NEWBURYPORT — Director Stephanie Williams knows that Shakespeare can be a challenge to modern-day actors and audiences alike, so when it came to staging this week’s production of “A Midsummer Night’s Dream” for the Newburyport High School Theater Department’s spring show, she had a novel idea on how to make it work for everyone. Suspend her actors in mid-air.
“We wanted to do Shakespeare again and one of the main groupings of characters in the show are a bunch of fairies,” says Williams. “So, it made sense that fairies will fly.”
To make those fairies take flight, the production is employing the use of aerial fabrics to send some of the players over 10 feet into the rafters.
“They’ve been very well trained and very well prepared,” Williams says of her high-flying players, who spent 20 hours with circus performers to prepare. “And they know that the ultimate concern is their safety and they are to do whatever they need to do to maintain that safety.”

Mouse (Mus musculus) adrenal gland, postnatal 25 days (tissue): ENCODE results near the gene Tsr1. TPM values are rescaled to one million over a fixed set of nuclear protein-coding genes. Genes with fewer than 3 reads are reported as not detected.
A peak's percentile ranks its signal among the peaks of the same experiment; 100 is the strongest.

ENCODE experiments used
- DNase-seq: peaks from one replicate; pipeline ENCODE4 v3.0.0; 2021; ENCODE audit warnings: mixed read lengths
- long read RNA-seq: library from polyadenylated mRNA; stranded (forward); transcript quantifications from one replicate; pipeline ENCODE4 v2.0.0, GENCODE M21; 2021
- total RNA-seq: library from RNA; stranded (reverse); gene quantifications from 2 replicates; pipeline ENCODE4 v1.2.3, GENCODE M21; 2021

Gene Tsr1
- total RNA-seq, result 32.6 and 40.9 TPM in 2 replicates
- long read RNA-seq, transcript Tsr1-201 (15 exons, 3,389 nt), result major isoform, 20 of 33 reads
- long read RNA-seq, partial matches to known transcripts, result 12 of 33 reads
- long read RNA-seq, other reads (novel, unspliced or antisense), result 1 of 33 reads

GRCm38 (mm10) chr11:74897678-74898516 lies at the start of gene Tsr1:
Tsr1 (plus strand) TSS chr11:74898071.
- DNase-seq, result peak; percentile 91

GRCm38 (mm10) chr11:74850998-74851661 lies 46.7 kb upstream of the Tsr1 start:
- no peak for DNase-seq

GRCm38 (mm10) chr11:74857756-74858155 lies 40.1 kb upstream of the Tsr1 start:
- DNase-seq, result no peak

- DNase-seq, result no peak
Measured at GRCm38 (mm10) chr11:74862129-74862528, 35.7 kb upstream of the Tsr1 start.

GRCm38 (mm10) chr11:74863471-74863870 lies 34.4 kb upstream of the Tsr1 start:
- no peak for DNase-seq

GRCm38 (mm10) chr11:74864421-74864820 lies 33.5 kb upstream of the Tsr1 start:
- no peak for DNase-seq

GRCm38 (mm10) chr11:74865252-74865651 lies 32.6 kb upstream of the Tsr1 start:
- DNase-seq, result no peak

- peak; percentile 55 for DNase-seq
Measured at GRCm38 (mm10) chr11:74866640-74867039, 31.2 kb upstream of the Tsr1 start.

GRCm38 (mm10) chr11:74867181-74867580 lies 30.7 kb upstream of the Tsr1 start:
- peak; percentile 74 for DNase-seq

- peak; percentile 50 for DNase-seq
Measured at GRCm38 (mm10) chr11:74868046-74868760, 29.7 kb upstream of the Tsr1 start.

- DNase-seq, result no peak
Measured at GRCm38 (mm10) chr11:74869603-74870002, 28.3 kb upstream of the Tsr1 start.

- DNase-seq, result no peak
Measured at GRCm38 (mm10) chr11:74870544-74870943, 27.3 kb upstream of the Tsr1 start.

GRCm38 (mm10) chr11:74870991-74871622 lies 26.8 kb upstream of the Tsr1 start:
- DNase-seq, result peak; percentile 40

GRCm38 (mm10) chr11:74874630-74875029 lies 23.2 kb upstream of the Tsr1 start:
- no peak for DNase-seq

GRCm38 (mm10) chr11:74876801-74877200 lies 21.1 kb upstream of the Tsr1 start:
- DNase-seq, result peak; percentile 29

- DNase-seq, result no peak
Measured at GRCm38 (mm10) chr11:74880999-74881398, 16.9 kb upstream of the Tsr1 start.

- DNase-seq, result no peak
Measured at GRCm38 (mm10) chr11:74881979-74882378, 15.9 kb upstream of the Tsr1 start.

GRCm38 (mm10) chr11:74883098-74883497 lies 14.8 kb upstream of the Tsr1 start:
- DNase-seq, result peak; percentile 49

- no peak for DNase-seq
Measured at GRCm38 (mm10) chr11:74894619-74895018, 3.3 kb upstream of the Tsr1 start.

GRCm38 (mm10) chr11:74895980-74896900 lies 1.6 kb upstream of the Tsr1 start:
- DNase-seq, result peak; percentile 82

Junior Bryn Willingham plays a fairy and spends most of her time about 6 feet above the rest of the cast.
“We’ve been working a lot in the aerial fabrics,” says Willingham. “Which has been a really, really interesting experience. We went for a day of training, then we had one of the trainers come here for three days of intense training, learning how to do all the different moves. Now we feel really confident in what we are doing. It’s still pretty high up and a lot of people would find that nerve-wracking. But it’s more fun than anything and it makes the show really unique.”
The genesis of the aerial work goes back to when the theater department put on a production of “Eurydice” in 2009, which required employing some aerial fabrics that, other than being used in a production of “Pinocchio,” have lain dormant since.